Even the elevators had signage asking guests to limit capacity to two individual guests or a party.
HAND WASHING STATIONS OUTSIDE CABINS
At the entrances outside Cabanas, the dining area of deck 11, hands-washing stations, with soap and water and paper towels had been installed.
Outside the three main dining rooms of the Fantasia [Animator’s Palate, Royal Palace and Enchanted Garden], sanitation stations were installed and guests had to wash their hands with cleaning cloths before entering.
Speaking of food service, in Cabanas and in the drink stations located near the pools, the guests were no longer allowed to serve themselves: the crew members served you coffee and soft drinks; even ketchup and mustard were distributed by the crew.
Plus, Personal Navigator is a thing of the past. Boat information can be accessed, from show schedules to movie schedules, to onboard activities to dinner menus, via the smartphone’s DCL app.
At the Walt Disney Theater, as well as at the fantasy cinema, all other rows were blocked and guests were told to sit in at least three seats by anyone who was not part of their group.
Even during the two stops of the boat at Castaway Cay, there were safety protocols. For example, guests had to wear masks while waiting at Cookie’s Barbecue buffet lines.
On the ship itself, a Halloween theme permeated the main atrium and younger guests, many of whom were much less than usual, could post photographs with Disney characters.
These security protocols implemented by DCL were part of a well-thought-out strategy that was in process for months.
In early September, Disney Fantasy went on a “test cruise” before it was given the go-ahead to bring regular guests. On board were members of the Disney cast, as well as members of the Centers for Disease Control [CDC], which checked all the security protocols that Disney Cruise Line had established.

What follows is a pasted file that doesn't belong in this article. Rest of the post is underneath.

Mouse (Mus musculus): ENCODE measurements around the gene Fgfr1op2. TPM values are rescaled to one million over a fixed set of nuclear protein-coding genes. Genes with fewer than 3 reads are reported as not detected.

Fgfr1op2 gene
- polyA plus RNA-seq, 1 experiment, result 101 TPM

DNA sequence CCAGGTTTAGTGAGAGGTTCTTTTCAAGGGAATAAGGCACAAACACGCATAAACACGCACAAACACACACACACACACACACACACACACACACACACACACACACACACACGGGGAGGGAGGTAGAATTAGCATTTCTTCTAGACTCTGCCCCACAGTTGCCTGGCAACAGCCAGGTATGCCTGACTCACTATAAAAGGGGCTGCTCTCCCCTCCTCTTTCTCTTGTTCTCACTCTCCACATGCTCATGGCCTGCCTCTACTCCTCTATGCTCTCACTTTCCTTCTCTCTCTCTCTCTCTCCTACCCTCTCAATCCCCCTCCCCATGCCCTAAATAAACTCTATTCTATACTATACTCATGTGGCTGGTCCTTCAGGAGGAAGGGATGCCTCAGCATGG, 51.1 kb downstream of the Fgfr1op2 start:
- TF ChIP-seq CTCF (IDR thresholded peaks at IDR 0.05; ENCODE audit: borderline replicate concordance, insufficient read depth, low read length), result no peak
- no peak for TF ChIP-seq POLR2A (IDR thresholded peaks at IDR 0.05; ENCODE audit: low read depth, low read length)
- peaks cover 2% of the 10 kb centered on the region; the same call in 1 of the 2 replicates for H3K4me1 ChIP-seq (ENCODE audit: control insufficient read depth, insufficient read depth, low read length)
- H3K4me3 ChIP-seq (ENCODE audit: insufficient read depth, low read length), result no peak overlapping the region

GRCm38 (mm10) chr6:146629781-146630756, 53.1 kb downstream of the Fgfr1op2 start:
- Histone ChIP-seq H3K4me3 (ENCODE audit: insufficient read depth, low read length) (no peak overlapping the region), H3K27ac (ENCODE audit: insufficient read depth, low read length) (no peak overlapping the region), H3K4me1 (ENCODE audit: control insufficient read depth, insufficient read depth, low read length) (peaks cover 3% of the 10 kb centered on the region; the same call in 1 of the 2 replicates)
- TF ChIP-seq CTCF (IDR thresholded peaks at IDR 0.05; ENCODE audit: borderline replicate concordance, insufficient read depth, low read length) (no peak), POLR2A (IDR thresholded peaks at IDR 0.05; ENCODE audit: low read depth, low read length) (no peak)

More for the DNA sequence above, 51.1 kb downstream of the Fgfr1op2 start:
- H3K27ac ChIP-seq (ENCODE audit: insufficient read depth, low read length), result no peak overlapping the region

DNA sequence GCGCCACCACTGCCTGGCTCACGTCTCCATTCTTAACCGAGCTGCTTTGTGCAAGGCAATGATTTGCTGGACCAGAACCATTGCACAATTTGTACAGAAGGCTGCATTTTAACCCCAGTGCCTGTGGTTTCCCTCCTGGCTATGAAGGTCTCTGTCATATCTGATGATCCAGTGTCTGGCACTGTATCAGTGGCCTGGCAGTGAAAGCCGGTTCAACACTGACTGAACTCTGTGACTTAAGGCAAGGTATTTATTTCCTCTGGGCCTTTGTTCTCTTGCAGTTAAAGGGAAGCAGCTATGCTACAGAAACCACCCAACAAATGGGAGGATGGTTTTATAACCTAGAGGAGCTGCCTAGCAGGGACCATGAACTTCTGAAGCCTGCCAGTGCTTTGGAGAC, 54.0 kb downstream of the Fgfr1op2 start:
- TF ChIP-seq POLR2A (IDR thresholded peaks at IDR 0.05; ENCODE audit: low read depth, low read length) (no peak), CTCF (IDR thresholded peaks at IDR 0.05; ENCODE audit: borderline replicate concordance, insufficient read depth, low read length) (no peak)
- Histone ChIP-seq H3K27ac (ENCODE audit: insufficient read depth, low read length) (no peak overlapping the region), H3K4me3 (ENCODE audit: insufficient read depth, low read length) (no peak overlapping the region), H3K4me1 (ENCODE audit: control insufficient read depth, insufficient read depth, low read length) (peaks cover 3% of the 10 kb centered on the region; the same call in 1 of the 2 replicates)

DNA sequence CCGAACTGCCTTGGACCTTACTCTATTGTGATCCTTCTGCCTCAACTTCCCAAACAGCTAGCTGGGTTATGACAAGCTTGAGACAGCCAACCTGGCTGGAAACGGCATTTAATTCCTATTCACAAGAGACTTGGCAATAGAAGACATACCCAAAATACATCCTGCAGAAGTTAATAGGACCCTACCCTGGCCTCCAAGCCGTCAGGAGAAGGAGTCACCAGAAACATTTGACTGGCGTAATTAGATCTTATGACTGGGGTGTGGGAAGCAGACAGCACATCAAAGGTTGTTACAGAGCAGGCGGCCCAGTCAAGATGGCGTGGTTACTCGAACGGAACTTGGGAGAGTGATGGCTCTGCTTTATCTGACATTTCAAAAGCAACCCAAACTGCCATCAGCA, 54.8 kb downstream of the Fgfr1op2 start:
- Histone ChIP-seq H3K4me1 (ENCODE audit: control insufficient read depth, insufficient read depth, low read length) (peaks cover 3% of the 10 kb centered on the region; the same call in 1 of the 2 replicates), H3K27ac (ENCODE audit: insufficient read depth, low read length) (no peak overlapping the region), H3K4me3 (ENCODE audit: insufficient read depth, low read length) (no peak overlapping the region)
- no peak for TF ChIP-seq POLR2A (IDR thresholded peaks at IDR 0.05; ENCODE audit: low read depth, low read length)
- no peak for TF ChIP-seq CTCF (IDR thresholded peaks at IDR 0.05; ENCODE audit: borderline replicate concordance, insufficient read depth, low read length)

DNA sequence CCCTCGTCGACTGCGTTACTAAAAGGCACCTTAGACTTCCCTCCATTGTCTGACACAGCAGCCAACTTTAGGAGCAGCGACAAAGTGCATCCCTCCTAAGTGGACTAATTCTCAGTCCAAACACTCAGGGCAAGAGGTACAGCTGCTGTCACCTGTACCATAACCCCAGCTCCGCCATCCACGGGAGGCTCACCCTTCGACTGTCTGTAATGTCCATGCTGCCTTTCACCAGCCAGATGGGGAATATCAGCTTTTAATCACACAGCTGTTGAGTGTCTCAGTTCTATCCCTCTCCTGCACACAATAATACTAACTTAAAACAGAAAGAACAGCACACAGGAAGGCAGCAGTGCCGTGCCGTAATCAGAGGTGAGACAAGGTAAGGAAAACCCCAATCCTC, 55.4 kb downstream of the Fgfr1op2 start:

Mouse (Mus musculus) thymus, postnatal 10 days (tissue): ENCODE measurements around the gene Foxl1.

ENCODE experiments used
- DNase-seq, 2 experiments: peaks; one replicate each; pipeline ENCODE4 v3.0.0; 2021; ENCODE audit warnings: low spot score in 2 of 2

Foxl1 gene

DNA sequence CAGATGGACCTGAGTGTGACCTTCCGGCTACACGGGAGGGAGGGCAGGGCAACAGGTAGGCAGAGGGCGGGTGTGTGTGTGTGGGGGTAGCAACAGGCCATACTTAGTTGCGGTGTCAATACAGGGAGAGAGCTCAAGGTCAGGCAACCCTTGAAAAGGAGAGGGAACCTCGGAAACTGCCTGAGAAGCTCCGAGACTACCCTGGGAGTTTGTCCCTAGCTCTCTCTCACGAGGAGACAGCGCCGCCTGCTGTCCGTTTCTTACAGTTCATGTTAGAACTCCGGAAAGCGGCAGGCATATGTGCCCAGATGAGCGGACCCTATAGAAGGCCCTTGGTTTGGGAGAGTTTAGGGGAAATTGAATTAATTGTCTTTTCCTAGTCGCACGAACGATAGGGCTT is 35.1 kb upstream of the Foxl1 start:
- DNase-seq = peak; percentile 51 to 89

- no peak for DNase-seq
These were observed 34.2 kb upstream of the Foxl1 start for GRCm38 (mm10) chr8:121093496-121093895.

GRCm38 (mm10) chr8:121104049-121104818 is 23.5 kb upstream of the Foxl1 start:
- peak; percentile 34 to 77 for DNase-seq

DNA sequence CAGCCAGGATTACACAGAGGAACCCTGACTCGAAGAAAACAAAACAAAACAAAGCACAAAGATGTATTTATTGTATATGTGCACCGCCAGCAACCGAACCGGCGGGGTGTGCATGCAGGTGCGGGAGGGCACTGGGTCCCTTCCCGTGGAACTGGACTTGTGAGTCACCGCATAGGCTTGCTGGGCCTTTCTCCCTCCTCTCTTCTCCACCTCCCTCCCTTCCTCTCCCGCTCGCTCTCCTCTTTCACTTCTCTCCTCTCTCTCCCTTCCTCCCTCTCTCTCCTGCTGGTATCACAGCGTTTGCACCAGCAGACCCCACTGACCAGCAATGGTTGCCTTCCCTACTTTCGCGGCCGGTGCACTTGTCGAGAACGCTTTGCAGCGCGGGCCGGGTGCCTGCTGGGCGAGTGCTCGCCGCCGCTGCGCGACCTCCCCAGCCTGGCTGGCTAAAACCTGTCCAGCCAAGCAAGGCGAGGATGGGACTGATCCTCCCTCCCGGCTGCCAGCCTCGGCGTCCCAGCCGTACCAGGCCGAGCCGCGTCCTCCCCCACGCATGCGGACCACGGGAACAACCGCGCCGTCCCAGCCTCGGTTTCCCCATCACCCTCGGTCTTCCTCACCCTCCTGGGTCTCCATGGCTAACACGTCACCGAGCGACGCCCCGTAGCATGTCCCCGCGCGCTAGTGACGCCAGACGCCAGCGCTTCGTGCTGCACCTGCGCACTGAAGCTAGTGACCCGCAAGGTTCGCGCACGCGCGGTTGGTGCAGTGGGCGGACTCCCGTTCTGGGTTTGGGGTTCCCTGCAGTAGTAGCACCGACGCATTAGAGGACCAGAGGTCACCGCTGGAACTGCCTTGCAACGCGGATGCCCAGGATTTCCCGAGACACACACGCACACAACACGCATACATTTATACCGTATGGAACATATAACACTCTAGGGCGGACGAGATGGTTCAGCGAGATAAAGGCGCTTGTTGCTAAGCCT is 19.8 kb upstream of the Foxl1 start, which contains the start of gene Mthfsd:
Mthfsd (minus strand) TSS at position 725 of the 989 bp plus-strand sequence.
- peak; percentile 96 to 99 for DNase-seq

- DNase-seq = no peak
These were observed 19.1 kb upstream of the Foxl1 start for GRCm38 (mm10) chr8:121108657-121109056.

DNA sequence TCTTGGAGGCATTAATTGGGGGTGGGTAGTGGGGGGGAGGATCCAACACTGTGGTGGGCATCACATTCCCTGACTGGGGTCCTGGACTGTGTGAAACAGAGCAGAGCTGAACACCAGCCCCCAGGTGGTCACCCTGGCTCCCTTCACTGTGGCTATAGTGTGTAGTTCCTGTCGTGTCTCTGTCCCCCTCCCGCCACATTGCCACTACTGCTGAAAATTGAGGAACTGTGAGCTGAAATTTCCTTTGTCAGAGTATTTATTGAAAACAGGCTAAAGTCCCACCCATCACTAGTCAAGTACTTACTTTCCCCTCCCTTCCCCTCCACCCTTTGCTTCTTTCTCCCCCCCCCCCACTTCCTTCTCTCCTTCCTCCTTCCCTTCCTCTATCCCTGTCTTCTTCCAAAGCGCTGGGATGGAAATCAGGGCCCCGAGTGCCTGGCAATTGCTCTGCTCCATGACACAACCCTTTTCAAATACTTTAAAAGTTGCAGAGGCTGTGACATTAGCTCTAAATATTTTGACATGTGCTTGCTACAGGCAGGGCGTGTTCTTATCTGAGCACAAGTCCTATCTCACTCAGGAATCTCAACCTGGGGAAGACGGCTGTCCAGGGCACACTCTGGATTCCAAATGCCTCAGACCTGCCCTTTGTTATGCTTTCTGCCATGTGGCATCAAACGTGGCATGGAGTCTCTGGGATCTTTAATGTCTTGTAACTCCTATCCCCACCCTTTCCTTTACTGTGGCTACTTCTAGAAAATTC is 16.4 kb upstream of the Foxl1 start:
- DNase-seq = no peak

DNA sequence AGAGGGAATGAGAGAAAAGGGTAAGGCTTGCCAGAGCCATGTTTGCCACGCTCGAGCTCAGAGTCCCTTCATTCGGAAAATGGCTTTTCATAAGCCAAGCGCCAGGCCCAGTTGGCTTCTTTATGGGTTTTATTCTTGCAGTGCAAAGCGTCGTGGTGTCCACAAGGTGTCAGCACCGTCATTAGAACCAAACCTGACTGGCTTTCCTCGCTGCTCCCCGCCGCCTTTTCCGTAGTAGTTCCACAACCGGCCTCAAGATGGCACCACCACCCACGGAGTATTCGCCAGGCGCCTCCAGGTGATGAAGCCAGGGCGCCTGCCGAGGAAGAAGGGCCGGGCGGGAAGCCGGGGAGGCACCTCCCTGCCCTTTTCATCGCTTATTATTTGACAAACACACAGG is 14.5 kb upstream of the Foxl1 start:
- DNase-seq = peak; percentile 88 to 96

It was a joy to return to the open waters, the smell of salt water punctuating the air. It was also nice to be on a boat where smiling crew members couldn’t do enough … hear the guests scream in the AquaDuck water mountain … to relax and even watch a show in a socially distanced theater.
Our cruise ended on Wednesday, September 29 in the morning. The Fantasy remained in port until Saturday, October 2, when it embarked on another four-night cruise.
During the three days he spent in port, crew members who “made their ears” received additional training, and the ship itself was sanitized from head to stern.
Chuck Schmidt is an award-winning journalist who has covered all things Disney since 1984, both in print and online. He has authored or co-authored seven books on Disney, including his most recent, The pace continues, for Theme Park Press. He has also written a bimonthly blog for AllEars.Net, called Still Goofy about Disney, since 2015.